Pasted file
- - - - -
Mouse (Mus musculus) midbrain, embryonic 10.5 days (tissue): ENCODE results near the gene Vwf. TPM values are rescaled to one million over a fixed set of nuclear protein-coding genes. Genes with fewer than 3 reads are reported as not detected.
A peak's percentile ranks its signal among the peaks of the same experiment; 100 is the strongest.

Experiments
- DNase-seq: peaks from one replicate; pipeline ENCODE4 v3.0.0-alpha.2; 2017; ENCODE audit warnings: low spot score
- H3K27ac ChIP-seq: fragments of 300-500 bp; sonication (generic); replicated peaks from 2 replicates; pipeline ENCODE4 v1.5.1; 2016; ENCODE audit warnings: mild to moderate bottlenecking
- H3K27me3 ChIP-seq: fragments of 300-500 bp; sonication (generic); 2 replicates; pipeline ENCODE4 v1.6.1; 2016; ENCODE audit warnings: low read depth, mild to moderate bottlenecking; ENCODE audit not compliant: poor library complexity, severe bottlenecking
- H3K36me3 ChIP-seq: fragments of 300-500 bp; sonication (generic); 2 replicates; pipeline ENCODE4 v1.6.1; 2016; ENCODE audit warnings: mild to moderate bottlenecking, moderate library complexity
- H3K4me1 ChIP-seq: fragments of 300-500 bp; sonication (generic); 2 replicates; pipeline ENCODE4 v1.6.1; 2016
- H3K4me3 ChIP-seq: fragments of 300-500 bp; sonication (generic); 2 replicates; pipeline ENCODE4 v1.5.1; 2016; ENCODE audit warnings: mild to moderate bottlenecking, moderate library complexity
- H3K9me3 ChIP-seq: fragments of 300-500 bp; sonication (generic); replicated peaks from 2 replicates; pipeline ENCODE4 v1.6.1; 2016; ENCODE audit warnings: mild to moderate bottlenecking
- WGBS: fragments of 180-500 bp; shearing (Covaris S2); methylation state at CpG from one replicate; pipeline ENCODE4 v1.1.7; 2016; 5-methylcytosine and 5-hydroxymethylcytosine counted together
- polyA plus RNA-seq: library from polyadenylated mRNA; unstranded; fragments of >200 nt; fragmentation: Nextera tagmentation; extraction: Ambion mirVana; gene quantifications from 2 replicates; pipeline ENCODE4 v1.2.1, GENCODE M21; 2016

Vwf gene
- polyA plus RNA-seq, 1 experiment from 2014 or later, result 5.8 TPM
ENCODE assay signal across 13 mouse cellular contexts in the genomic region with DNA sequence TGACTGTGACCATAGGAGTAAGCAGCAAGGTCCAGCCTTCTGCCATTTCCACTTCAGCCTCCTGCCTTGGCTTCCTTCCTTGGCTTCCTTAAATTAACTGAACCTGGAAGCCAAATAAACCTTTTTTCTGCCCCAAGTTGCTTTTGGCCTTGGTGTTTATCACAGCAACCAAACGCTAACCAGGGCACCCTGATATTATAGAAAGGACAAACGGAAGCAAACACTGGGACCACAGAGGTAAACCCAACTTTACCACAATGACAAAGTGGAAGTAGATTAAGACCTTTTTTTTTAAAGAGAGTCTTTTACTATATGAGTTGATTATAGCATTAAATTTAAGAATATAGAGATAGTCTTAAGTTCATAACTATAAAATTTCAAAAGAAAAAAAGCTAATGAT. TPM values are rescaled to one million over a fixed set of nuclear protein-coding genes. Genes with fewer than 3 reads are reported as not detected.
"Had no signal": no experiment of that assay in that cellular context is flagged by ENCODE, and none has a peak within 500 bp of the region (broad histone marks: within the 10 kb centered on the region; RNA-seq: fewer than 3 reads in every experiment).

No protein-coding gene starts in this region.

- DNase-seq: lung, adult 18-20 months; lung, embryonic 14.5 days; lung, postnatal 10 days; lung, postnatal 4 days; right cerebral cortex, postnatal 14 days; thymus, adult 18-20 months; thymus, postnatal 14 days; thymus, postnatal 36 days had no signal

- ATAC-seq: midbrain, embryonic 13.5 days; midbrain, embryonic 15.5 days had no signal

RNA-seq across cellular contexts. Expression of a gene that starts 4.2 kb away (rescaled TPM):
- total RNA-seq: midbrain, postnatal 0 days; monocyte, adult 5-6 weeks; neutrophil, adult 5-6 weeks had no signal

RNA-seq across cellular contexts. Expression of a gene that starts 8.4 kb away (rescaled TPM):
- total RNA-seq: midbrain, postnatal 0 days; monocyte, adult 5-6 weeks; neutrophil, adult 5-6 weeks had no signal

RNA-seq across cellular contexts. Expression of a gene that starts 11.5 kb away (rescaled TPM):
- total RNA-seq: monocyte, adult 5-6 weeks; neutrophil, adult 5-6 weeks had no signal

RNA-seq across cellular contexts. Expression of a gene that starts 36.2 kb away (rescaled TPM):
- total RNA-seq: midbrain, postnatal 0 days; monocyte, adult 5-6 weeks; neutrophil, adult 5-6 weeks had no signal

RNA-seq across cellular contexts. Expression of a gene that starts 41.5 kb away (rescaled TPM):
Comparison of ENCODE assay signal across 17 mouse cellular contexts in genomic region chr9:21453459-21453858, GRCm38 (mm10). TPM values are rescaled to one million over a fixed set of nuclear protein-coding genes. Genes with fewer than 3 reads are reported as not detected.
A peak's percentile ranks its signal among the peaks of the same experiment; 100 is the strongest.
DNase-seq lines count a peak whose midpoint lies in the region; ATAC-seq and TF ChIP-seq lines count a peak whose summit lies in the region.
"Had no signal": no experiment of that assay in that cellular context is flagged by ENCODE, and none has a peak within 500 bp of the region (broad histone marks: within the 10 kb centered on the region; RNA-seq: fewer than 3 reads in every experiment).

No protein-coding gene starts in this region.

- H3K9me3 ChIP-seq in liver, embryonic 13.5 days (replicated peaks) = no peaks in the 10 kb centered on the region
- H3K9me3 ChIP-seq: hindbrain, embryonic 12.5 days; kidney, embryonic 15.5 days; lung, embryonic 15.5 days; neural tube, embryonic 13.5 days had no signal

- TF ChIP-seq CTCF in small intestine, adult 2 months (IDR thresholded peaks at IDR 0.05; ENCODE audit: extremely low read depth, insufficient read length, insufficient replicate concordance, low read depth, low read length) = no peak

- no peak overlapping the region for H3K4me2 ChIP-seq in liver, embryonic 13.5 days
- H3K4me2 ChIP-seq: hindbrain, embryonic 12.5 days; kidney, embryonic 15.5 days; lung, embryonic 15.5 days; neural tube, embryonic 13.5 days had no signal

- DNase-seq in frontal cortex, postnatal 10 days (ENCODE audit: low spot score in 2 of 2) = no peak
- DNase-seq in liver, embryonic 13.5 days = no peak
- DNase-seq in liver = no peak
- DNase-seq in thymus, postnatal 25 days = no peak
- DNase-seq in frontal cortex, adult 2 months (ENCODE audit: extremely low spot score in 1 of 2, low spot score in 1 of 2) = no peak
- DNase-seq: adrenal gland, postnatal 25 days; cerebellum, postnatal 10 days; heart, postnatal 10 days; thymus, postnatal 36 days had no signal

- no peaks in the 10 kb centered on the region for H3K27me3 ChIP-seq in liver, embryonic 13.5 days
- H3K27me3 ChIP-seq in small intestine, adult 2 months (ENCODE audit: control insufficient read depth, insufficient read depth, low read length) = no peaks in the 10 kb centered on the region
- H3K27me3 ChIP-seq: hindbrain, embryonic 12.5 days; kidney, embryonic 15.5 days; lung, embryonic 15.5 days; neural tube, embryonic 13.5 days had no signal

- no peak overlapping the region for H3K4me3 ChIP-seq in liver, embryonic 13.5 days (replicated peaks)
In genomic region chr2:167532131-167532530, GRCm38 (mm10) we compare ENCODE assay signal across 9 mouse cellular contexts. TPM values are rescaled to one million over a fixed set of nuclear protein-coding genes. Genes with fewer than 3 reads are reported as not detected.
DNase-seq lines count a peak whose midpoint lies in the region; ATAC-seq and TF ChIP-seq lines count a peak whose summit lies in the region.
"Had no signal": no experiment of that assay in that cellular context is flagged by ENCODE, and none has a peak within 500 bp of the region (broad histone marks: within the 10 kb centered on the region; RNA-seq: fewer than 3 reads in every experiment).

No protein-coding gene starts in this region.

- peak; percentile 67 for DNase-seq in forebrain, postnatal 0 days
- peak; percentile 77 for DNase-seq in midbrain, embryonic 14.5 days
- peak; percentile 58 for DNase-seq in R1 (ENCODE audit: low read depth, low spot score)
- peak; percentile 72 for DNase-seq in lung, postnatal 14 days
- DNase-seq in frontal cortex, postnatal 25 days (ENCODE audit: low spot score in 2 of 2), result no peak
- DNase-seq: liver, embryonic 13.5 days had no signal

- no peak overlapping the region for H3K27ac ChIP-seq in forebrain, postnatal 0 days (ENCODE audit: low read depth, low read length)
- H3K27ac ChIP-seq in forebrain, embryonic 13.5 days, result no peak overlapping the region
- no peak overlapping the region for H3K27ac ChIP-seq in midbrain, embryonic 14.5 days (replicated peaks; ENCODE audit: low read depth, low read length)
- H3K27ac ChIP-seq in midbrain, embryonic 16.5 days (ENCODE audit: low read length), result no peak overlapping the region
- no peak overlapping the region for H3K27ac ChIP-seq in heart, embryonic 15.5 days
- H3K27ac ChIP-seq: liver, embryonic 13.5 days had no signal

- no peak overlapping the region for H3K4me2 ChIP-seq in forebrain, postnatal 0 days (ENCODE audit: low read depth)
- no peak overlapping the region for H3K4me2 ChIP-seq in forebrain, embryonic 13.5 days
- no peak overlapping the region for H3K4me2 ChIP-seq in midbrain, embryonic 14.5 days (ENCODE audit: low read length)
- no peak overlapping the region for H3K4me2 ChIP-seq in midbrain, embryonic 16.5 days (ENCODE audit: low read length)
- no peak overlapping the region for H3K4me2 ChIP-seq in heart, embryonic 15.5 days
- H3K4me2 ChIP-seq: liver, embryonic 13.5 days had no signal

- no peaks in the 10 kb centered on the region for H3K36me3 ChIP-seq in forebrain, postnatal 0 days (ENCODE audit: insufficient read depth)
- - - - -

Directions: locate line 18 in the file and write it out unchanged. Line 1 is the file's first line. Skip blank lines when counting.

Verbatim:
- DNase-seq: lung, adult 18-20 months; lung, embryonic 14.5 days; lung, postnatal 10 days; lung, postnatal 4 days; right cerebral cortex, postnatal 14 days; thymus, adult 18-20 months; thymus, postnatal 14 days; thymus, postnatal 36 days had no signal